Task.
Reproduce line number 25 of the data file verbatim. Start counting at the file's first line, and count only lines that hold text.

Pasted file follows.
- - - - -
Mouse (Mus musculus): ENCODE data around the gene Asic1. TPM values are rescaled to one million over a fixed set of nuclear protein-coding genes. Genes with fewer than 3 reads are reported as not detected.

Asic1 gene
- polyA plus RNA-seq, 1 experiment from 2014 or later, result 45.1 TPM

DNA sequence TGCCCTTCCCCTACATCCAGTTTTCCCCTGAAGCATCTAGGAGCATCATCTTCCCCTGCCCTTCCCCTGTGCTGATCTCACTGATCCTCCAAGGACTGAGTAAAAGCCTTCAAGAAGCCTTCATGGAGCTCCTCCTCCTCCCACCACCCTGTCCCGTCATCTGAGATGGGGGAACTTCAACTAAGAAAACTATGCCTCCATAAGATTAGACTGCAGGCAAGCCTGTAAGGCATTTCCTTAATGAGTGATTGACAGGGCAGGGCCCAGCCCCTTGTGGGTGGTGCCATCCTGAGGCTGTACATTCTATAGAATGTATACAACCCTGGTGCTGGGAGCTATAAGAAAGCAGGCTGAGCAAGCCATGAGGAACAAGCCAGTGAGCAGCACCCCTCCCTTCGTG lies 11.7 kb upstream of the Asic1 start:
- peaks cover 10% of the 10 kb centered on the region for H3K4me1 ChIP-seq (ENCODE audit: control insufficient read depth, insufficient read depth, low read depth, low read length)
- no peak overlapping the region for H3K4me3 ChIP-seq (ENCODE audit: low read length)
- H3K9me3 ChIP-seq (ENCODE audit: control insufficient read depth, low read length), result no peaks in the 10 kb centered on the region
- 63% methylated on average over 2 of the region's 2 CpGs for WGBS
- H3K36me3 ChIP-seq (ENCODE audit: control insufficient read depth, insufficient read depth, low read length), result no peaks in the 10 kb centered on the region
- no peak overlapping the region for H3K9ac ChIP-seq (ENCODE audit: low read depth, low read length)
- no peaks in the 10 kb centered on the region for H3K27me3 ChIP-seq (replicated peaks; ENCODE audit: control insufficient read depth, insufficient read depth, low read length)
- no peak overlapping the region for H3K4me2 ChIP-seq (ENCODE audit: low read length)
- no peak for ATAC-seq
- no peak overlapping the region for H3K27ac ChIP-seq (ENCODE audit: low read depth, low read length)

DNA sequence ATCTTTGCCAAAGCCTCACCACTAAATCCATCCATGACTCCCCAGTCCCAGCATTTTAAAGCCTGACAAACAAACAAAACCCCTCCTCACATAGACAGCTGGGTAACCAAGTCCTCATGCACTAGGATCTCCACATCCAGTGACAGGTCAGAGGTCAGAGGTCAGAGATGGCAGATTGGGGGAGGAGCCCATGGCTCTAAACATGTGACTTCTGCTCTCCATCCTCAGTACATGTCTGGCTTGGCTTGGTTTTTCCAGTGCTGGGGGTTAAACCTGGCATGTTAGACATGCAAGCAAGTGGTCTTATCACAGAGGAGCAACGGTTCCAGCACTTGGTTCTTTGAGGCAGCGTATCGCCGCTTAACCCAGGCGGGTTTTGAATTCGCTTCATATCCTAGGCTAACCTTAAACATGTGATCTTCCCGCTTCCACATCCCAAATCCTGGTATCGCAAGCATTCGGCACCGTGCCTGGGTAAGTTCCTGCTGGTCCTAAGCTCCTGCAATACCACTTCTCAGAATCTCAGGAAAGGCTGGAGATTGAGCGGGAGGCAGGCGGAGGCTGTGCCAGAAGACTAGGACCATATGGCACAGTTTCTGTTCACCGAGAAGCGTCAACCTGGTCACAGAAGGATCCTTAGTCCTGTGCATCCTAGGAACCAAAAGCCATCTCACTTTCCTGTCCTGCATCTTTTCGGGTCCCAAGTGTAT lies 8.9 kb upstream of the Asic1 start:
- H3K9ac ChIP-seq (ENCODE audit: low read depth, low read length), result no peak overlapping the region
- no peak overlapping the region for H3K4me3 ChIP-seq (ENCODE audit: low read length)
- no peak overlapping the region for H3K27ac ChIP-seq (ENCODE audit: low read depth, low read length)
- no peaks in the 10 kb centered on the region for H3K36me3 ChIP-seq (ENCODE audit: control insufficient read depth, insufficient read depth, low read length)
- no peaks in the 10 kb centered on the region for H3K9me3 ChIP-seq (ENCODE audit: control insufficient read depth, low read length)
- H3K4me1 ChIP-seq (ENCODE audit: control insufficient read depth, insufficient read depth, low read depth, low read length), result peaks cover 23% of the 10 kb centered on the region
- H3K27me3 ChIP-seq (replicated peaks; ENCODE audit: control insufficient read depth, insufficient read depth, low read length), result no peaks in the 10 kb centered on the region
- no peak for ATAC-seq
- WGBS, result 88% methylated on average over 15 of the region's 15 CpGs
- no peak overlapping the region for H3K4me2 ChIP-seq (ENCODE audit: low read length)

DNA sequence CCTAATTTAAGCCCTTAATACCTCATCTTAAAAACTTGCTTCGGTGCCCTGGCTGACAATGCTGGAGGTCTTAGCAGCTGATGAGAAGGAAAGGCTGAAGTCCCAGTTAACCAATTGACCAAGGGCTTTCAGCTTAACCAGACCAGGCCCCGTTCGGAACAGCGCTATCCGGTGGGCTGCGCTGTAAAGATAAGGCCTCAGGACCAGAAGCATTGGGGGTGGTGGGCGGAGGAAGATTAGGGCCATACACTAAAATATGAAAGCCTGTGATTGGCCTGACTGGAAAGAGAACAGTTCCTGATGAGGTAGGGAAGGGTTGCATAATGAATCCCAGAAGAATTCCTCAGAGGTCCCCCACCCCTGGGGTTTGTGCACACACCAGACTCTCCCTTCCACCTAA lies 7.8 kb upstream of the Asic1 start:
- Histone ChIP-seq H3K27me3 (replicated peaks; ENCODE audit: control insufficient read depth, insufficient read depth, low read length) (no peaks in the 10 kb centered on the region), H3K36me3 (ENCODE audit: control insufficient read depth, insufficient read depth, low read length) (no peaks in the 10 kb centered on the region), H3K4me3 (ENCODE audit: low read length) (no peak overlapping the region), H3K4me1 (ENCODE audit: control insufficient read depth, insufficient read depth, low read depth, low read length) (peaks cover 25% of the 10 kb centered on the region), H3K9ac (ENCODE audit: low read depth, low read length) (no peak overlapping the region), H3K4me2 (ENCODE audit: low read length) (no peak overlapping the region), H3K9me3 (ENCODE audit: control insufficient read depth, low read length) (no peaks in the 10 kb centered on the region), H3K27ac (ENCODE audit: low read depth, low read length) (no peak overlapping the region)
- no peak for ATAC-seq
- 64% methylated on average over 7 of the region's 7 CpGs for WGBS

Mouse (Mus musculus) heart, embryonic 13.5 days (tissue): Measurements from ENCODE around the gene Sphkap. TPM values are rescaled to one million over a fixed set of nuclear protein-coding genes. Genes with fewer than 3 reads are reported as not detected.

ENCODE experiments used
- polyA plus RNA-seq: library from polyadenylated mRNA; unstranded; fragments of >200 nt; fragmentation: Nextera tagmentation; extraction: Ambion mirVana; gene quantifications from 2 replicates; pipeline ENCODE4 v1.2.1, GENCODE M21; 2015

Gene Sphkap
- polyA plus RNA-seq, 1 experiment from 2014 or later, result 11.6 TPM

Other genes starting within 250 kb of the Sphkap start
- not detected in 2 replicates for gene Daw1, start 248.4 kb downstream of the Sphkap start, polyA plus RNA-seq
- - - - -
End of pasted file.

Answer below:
- no peak overlapping the region for H3K4me2 ChIP-seq (ENCODE audit: low read length)